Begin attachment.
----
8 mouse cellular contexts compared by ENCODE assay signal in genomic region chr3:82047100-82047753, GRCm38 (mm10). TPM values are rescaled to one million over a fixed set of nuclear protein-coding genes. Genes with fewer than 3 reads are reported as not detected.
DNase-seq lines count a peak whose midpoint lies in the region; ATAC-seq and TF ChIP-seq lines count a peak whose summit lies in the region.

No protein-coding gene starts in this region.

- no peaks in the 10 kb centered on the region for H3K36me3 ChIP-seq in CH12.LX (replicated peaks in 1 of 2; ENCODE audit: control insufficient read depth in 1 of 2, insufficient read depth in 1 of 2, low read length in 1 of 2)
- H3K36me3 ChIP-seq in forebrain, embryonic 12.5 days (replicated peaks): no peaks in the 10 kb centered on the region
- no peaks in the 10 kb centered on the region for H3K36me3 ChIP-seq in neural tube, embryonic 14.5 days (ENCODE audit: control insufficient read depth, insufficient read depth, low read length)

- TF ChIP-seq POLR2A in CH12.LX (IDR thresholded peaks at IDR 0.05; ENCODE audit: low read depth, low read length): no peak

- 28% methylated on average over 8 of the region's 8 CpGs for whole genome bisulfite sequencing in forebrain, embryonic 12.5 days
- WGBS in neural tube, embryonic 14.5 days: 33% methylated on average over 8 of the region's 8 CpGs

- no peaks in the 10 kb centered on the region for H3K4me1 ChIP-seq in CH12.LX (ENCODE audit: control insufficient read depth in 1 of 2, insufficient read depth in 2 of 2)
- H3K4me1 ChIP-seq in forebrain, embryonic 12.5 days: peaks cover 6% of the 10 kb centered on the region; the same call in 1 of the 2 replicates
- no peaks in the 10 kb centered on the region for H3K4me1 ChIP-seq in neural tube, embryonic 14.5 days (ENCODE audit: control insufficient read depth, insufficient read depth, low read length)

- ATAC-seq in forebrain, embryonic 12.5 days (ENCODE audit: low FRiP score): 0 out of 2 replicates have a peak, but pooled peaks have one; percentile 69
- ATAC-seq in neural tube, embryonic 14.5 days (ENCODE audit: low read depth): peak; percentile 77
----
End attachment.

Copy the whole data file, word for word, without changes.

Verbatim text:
8 mouse cellular contexts compared by ENCODE assay signal in genomic region chr3:82047100-82047753, GRCm38 (mm10). TPM values are rescaled to one million over a fixed set of nuclear protein-coding genes. Genes with fewer than 3 reads are reported as not detected.
DNase-seq lines count a peak whose midpoint lies in the region; ATAC-seq and TF ChIP-seq lines count a peak whose summit lies in the region.

No protein-coding gene starts in this region.

- no peaks in the 10 kb centered on the region for H3K36me3 ChIP-seq in CH12.LX (replicated peaks in 1 of 2; ENCODE audit: control insufficient read depth in 1 of 2, insufficient read depth in 1 of 2, low read length in 1 of 2)
- H3K36me3 ChIP-seq in forebrain, embryonic 12.5 days (replicated peaks): no peaks in the 10 kb centered on the region
- no peaks in the 10 kb centered on the region for H3K36me3 ChIP-seq in neural tube, embryonic 14.5 days (ENCODE audit: control insufficient read depth, insufficient read depth, low read length)

- TF ChIP-seq POLR2A in CH12.LX (IDR thresholded peaks at IDR 0.05; ENCODE audit: low read depth, low read length): no peak

- 28% methylated on average over 8 of the region's 8 CpGs for whole genome bisulfite sequencing in forebrain, embryonic 12.5 days
- WGBS in neural tube, embryonic 14.5 days: 33% methylated on average over 8 of the region's 8 CpGs

- no peaks in the 10 kb centered on the region for H3K4me1 ChIP-seq in CH12.LX (ENCODE audit: control insufficient read depth in 1 of 2, insufficient read depth in 2 of 2)
- H3K4me1 ChIP-seq in forebrain, embryonic 12.5 days: peaks cover 6% of the 10 kb centered on the region; the same call in 1 of the 2 replicates
- no peaks in the 10 kb centered on the region for H3K4me1 ChIP-seq in neural tube, embryonic 14.5 days (ENCODE audit: control insufficient read depth, insufficient read depth, low read length)

- ATAC-seq in forebrain, embryonic 12.5 days (ENCODE audit: low FRiP score): 0 out of 2 replicates have a peak, but pooled peaks have one; percentile 69
- ATAC-seq in neural tube, embryonic 14.5 days (ENCODE audit: low read depth): peak; percentile 77